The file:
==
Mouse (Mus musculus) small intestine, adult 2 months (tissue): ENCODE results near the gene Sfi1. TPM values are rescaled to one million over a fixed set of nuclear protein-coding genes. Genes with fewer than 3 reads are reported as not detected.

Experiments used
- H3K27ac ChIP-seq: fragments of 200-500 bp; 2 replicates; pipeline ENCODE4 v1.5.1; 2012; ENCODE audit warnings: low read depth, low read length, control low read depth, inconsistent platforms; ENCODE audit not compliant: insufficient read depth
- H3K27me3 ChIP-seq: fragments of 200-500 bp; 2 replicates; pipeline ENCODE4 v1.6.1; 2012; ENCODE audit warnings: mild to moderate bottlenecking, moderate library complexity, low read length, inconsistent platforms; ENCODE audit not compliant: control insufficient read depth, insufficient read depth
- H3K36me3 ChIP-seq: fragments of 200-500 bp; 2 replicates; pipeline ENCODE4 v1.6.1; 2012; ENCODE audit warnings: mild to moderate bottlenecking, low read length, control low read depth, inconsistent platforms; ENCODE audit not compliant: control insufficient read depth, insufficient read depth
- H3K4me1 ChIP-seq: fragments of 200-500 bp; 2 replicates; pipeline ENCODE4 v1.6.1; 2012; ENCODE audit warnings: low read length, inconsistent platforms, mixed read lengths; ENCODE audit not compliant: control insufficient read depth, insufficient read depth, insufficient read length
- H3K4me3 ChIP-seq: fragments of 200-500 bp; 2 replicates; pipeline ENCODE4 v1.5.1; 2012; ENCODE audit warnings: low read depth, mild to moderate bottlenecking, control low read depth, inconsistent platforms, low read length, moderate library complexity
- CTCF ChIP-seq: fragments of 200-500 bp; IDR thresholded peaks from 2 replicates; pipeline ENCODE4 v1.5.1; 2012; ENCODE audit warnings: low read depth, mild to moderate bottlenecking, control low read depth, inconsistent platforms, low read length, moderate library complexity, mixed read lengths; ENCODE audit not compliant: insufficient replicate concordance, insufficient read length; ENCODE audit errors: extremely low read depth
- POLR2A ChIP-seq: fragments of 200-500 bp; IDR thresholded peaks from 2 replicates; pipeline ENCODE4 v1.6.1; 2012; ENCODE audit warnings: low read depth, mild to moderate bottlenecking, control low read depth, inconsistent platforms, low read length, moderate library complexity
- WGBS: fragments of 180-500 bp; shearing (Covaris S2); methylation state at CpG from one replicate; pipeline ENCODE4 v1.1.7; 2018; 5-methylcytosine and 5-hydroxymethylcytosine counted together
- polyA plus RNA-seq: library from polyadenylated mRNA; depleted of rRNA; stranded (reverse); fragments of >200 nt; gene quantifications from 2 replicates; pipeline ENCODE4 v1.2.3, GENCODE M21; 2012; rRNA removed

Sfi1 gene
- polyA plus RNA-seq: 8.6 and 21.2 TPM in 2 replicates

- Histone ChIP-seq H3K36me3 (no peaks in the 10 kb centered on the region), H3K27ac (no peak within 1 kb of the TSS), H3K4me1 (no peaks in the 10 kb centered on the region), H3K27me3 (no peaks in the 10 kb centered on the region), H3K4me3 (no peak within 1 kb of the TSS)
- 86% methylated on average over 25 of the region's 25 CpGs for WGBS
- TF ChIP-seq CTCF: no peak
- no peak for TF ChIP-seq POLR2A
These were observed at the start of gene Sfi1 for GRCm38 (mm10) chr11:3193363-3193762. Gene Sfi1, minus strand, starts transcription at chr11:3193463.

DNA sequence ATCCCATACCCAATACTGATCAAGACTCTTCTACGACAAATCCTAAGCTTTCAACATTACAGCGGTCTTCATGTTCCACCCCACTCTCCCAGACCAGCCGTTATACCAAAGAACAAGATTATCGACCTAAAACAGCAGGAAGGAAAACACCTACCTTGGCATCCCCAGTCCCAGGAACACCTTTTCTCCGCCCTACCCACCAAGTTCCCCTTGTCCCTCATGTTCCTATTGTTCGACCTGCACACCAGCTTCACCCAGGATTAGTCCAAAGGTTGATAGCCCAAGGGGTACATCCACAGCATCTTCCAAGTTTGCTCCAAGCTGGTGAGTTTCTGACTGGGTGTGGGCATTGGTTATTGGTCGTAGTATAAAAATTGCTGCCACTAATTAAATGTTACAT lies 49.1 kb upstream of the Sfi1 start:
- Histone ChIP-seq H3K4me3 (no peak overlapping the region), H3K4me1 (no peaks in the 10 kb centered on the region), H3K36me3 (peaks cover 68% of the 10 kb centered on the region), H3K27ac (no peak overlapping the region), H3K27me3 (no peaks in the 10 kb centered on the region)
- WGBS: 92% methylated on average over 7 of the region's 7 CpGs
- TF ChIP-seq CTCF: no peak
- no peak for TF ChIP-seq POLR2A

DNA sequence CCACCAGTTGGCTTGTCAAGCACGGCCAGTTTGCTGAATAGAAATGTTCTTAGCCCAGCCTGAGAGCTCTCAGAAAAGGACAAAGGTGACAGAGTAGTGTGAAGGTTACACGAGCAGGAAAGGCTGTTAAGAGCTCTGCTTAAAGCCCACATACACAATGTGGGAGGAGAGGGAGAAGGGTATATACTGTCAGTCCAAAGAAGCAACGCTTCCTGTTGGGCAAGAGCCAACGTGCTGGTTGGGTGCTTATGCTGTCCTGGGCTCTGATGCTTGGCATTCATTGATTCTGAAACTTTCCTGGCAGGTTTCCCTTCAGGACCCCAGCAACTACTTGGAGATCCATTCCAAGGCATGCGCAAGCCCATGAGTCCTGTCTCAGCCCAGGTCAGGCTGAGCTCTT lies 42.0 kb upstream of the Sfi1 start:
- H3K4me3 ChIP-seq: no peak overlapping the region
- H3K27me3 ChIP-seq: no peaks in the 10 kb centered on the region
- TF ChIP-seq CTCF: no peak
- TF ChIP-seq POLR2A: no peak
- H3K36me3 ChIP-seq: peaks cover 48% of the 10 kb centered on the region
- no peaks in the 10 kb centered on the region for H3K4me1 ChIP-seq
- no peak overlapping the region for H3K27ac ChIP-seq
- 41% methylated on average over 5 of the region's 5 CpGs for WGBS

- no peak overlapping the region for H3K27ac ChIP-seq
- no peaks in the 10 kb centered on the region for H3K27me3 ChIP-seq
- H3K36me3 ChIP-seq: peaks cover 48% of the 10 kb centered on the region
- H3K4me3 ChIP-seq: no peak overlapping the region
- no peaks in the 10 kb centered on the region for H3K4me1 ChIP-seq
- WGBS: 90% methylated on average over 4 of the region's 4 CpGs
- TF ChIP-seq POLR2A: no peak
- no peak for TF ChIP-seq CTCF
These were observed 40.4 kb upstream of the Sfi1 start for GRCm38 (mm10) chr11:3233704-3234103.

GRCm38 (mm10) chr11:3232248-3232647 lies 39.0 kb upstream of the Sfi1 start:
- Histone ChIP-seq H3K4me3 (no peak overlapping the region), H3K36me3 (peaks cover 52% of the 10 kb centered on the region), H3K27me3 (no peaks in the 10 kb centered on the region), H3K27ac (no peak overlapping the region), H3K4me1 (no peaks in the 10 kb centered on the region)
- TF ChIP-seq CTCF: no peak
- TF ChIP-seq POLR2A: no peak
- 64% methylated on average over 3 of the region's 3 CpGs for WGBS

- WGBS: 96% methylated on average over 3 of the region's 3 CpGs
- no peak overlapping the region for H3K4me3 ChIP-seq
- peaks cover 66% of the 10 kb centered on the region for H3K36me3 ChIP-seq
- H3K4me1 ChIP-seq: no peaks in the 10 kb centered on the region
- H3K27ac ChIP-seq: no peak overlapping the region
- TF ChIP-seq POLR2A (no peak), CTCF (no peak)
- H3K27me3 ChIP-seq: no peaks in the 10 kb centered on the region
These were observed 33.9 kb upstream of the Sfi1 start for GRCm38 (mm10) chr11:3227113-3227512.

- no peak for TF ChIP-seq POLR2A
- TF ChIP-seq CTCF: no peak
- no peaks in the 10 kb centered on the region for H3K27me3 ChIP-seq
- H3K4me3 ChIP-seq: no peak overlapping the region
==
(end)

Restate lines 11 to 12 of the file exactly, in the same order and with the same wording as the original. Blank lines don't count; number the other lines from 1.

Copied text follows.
- polyA plus RNA-seq: library from polyadenylated mRNA; depleted of rRNA; stranded (reverse); fragments of >200 nt; gene quantifications from 2 replicates; pipeline ENCODE4 v1.2.3, GENCODE M21; 2012; rRNA removed

Sfi1 gene